Behind the Headline: America’s Most Challenging High Schools 2014
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America’s Most Challenging High Schools 2014
4/7/14 | Washington Post
Behind the Headline
Academic Value of Non-Academics
Winter 2012 | Education Next
Jay Mathews notes that 67 of the 100 most challenging high schools in the U.S. (as rated by the Challenge Index, which rewards schools for the number of students taking Advanced Placement and IB tests) do not have football teams.
Are football teams bad for the academic culture of a high school?
In an article for Education Next, June Kronholz looked at how participation in extracurricular activities boosts academic achievement.
And a study conducted by Jay Greene found that high schools that devote more energy to athletic success also tend to produce more academic success. As Jay Greene wrote
The path-breaking sociologist, James Coleman, was not a fan of high school sports. He thought the culture of athletic prowess swamped the culture of academic success. Schools should get rid of sports and channel that competitive spirit into inter-scholastic academic contests, like Quiz Bowl.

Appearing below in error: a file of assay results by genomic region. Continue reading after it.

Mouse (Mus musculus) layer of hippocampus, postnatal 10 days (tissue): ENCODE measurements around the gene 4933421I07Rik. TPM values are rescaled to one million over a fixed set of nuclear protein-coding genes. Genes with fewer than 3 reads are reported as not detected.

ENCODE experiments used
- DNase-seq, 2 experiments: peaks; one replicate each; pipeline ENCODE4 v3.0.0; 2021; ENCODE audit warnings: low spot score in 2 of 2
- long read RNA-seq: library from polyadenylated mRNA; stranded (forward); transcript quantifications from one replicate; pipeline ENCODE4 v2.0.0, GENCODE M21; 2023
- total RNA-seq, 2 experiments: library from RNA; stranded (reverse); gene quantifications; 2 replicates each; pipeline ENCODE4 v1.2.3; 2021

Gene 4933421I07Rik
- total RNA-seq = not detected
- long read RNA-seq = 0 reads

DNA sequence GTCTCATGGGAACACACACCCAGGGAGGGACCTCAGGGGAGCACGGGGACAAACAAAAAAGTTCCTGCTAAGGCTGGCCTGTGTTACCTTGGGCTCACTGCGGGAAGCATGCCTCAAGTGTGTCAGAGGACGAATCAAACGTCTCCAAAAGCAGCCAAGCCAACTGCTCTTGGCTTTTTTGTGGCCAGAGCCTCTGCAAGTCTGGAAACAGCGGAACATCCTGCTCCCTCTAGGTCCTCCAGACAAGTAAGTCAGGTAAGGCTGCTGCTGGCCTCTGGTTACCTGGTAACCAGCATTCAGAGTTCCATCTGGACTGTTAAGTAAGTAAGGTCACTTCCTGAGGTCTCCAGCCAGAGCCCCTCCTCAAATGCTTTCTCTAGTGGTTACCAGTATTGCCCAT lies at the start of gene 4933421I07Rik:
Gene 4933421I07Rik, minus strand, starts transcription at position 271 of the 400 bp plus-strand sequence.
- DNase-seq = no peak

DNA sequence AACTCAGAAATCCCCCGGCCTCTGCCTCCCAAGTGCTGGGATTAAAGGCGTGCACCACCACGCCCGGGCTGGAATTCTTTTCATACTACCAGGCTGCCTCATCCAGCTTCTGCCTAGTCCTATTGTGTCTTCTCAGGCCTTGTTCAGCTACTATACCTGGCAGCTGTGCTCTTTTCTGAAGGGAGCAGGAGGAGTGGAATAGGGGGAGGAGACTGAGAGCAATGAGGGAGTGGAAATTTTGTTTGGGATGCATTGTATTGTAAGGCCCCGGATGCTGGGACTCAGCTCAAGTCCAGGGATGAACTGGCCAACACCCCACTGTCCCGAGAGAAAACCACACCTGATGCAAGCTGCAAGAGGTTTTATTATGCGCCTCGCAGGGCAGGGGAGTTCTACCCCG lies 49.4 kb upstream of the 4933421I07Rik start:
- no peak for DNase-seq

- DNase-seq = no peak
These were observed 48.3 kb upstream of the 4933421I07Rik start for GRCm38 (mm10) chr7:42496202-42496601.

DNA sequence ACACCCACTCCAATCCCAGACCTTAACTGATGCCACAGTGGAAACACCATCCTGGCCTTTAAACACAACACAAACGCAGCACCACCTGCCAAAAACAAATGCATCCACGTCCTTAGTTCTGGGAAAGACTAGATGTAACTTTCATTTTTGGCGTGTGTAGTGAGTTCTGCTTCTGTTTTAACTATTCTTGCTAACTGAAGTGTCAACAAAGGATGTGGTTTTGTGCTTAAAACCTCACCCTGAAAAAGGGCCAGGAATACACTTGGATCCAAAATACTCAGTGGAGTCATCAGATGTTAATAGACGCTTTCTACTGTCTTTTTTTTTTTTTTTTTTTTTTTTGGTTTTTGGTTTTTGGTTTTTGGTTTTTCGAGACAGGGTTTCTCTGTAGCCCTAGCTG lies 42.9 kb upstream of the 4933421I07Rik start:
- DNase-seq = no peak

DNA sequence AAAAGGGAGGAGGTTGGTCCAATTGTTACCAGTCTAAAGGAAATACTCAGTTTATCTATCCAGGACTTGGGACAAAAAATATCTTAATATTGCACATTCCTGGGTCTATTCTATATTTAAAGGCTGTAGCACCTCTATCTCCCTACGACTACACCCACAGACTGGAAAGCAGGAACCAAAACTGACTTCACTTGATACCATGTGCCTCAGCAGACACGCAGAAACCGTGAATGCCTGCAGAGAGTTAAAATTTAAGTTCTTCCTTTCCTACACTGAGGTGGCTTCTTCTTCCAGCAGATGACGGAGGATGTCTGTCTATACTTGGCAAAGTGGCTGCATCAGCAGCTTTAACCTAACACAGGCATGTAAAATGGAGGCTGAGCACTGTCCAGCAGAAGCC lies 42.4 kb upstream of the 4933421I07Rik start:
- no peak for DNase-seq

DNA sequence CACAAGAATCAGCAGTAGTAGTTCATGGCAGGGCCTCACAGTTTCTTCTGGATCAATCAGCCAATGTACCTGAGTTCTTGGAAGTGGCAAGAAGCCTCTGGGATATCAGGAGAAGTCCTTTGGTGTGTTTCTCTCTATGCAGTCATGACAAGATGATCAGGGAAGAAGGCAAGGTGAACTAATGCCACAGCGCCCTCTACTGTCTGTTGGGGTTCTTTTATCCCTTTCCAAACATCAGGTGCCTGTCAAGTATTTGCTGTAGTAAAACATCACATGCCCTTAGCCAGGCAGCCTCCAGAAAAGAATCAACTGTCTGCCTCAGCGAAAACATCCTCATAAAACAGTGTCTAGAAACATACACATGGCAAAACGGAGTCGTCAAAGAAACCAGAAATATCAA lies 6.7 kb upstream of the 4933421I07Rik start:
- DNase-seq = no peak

But James Coleman also believed that the enhanced social capital produced by church attendance was key to the success of Catholic schools. The adults would get together at church, share information about their kids and school, and thus be better positioned to work together to improve their school academically. The adult culture of academic success could prevail more easily if the adults were better connected with each other by seeing each other on a regular basis at church.
But maybe high school sports are the secular equivalent of church. Perhaps Friday night football is an event, like church, that gathers parents, allows them to share information about their kids and school, and more effectively work together to improve their school.
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